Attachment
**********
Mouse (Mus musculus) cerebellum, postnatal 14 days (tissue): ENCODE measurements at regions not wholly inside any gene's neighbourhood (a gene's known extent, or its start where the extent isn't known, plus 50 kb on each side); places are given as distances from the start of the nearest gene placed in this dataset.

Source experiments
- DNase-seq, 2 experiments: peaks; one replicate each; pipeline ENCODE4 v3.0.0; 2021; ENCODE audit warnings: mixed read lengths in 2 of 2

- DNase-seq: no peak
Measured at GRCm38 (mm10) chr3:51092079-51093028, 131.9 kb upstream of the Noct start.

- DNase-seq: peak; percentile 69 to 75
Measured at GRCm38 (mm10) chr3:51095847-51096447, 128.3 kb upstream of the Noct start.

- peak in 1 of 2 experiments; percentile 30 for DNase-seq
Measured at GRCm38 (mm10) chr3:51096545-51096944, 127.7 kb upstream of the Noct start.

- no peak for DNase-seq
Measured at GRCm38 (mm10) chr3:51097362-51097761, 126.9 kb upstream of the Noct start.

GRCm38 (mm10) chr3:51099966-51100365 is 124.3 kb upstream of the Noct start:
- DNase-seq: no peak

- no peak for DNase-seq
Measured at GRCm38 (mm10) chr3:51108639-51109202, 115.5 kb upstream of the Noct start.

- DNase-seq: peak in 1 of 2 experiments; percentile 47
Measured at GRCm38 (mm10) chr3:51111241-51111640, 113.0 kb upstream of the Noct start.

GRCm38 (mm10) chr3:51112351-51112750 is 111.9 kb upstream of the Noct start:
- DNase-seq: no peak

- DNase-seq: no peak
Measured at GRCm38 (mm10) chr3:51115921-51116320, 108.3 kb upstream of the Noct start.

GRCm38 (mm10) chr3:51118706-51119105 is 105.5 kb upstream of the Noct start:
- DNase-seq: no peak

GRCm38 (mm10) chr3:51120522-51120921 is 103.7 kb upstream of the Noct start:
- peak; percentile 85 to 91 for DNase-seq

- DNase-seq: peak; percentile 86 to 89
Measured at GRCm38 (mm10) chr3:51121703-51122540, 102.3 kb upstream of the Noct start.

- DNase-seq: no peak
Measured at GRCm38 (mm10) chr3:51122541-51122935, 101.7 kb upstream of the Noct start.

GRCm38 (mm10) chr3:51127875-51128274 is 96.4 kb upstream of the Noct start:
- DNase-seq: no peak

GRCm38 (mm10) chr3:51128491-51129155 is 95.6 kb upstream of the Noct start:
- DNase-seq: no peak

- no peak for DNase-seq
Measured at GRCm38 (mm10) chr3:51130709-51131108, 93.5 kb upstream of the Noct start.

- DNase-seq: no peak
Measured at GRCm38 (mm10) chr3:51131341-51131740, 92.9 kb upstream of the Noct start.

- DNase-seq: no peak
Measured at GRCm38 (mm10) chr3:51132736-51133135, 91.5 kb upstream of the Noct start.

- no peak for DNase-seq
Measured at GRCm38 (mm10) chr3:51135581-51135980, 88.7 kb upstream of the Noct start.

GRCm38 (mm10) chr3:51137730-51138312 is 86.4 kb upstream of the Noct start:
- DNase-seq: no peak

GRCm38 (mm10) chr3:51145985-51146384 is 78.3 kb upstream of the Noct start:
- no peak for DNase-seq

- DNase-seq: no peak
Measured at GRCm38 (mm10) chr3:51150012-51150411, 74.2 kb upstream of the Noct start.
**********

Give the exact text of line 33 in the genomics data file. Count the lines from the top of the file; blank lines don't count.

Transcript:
- DNase-seq: no peak